Darnella Frazier, the young lady who recorded George Floyd’s killing last year, reflected in a moving statement on what life has been like in the past 365 days. 

“A year ago, today I witnessed a murder,” the 18-year-old said in a Facebook post on Tuesday. “The victim’s name was George Floyd. Although this wasn’t the first time I’ve seen a black man get killed at the hands of the police, this is the first time I witnessed it happen in front of me. Right in front of my eyes, a few feet away. I didn’t know this man from a can of paint, but I knew his life mattered. I knew that he was in pain.”

“I knew that he was another black man in danger with no power,” she added. “I was only 17 at the time, just a normal day for me walking my 9-year-old cousin to the corner store, not even prepared for what I was about to see, not even knowing my life was going to change on this exact day in those exact moments…it did. It changed me. It changed how I viewed life. It made me realize how dangerous it is to be Black in America. We shouldn’t have to walk on eggshells around police officers, the same people that are supposed to protect and serve.”

Frazier’s video spotlighted the circumstances around Floyd’s death, which catapulted into global outrage. The incident sparked widespread protests and call for police reform. 

After witnessing Floyd’s death, the 18-year-old said that she experienced anxiety attacks when she saw police cars, along with moving from hotel to hotel because her home was no longer safe. 

“Behind this smile, behind these awards, behind the publicity, I’m a girl trying to heal from something I am reminded of every day. Everyone talks about the girl who recorded George Floyd‘s death, but to actually be her is a different story,” she wrote.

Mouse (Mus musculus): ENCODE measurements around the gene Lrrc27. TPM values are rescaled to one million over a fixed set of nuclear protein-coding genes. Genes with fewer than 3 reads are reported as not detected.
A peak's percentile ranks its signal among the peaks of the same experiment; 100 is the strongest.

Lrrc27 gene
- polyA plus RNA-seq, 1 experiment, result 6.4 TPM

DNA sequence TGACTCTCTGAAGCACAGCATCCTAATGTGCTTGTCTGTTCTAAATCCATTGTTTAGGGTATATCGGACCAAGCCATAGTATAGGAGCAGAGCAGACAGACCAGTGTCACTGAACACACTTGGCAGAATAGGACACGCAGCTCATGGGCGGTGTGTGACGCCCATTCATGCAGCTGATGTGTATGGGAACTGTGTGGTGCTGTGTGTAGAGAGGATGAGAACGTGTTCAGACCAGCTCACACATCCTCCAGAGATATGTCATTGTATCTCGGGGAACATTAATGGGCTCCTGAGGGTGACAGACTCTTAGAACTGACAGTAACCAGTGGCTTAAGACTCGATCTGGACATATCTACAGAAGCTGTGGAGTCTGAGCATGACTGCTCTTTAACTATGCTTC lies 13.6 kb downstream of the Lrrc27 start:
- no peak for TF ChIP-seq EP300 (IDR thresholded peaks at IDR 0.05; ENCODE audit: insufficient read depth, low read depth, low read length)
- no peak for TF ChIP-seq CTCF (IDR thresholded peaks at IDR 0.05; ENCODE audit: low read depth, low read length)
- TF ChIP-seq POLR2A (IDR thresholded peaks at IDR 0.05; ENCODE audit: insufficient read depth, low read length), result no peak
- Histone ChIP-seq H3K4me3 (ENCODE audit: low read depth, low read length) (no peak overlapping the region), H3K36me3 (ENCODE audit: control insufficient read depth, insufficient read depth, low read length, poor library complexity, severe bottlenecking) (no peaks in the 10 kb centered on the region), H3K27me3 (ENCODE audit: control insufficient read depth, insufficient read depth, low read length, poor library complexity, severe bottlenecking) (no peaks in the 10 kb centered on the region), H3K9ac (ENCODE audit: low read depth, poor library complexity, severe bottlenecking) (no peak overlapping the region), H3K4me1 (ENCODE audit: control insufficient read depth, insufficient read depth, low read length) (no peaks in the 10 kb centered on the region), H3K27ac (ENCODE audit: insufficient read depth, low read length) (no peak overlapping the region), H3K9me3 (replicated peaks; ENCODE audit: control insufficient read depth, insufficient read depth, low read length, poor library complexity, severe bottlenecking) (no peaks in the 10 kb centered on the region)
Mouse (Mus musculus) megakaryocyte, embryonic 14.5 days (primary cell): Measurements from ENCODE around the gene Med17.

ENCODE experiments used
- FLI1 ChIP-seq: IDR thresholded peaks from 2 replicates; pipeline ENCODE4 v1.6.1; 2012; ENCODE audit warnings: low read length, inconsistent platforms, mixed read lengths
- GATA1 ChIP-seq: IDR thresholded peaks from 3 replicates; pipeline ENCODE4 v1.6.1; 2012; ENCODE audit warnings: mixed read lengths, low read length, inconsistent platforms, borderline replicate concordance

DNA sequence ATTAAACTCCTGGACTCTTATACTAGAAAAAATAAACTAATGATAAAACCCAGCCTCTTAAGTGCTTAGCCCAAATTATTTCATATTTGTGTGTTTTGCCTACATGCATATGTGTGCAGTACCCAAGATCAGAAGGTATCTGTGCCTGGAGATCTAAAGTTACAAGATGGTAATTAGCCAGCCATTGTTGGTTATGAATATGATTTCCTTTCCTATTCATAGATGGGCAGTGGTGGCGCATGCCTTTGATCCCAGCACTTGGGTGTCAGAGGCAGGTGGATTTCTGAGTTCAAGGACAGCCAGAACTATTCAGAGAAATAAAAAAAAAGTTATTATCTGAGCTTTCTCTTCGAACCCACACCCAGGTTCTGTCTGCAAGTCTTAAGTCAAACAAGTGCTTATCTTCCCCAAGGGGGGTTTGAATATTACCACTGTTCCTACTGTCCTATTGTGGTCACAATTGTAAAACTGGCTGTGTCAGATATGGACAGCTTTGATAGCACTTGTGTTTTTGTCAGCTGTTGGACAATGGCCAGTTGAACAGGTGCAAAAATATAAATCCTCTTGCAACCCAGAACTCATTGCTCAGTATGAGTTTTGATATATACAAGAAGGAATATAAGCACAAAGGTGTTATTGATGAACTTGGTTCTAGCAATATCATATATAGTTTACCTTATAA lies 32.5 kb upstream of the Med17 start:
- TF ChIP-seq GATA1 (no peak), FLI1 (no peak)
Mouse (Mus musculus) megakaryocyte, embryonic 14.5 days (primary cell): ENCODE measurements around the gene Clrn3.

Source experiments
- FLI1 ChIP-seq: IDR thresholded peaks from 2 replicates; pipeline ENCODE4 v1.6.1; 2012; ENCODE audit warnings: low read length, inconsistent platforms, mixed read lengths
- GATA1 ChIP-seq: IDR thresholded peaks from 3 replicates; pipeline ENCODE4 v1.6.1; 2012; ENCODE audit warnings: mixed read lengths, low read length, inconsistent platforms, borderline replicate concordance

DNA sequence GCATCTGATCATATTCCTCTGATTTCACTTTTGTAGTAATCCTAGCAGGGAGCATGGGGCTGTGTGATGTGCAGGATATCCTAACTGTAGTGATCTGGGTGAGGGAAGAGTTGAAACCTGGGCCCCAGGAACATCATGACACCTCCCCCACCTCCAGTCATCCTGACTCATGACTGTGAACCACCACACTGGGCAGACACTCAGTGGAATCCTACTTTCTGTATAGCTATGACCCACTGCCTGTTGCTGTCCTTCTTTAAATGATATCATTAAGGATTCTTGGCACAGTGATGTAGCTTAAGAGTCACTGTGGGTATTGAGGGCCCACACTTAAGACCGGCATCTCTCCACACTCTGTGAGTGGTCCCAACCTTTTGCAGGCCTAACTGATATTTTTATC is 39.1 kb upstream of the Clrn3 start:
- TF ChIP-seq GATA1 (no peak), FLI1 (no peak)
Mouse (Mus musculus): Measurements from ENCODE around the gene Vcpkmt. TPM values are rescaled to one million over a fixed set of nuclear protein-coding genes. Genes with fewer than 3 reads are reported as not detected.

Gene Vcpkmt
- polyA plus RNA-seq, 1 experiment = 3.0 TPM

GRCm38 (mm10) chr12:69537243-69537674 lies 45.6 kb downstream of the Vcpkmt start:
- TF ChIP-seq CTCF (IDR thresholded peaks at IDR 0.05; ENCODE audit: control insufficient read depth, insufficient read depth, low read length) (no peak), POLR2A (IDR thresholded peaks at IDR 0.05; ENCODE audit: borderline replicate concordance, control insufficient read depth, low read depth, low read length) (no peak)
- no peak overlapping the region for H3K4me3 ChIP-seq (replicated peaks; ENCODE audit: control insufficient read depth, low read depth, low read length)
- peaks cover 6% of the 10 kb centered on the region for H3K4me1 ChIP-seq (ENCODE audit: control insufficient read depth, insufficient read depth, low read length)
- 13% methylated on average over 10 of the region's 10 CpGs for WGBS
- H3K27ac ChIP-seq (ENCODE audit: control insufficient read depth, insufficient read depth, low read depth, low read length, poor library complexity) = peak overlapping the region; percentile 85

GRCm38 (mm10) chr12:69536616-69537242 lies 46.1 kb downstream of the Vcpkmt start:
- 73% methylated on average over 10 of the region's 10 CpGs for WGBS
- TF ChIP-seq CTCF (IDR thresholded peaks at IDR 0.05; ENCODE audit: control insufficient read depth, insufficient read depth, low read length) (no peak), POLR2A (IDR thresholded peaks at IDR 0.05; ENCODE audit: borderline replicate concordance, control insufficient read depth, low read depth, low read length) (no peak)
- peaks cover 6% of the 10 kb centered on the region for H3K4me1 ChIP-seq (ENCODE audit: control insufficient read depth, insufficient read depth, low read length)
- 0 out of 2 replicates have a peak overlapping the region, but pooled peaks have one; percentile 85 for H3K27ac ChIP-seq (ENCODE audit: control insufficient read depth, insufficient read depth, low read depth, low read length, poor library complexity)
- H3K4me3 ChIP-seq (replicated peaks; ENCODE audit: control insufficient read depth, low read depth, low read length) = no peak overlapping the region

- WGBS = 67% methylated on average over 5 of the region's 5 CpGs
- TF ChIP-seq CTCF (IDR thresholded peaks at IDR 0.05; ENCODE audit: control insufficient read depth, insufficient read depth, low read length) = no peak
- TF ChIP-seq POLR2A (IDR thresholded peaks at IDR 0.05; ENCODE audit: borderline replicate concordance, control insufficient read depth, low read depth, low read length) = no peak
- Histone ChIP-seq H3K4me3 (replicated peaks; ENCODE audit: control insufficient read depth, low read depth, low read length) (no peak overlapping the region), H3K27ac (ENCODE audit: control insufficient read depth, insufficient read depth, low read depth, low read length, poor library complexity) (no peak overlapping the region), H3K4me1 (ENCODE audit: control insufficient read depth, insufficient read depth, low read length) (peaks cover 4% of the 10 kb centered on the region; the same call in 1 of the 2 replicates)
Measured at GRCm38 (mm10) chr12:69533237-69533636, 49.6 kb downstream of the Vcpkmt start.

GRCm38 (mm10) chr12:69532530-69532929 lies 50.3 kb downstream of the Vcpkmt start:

Frazier also said that while her video helped bring forward the truth, she feels a part of her childhood was taken away from her. 

On Tuesday, some of Floyd’s family, including his daughter, 7-year-old Gianna, and brother had the opportunity to meet with President Joe Biden and Vice President Kamala Harris at the White House to discuss how to proceed in the aftermath of Floyd's death.

"It's a pleasure just to be able to have the chance to meet with them when he we had that opportunity too. We're just thankful for what's going on and we just want this (George Floyd Justice in Policing Act) to be passed in the future," Philonise Floyd, George’s brother, said at the meeting’s conclusion, CNN reported.

The NAACP also encouraged people to take a moment of silence at 9:29 a.m. ET on Tuesday, to honor the nine minutes and 29 seconds that former Minneapolis police officer Derek Chauvin kneeled on Floyd’s neck.

As Blavity previously reported, Chauvin was found guilty of third-degree murder, second-degree unintentional murder and second-degree manslaughter. 

Frazier was able to testify in court against Chauvin, acknowledging that Floyd appeared to know his death was imminent. 

“George Floyd, I can’t express enough how I wish things could have went different, but I want you to know you will always be in my heart. I’ll always remember this day because of you. May your soul rest in peace. May you rest in the most beautiful roses,” she concluded in her statement.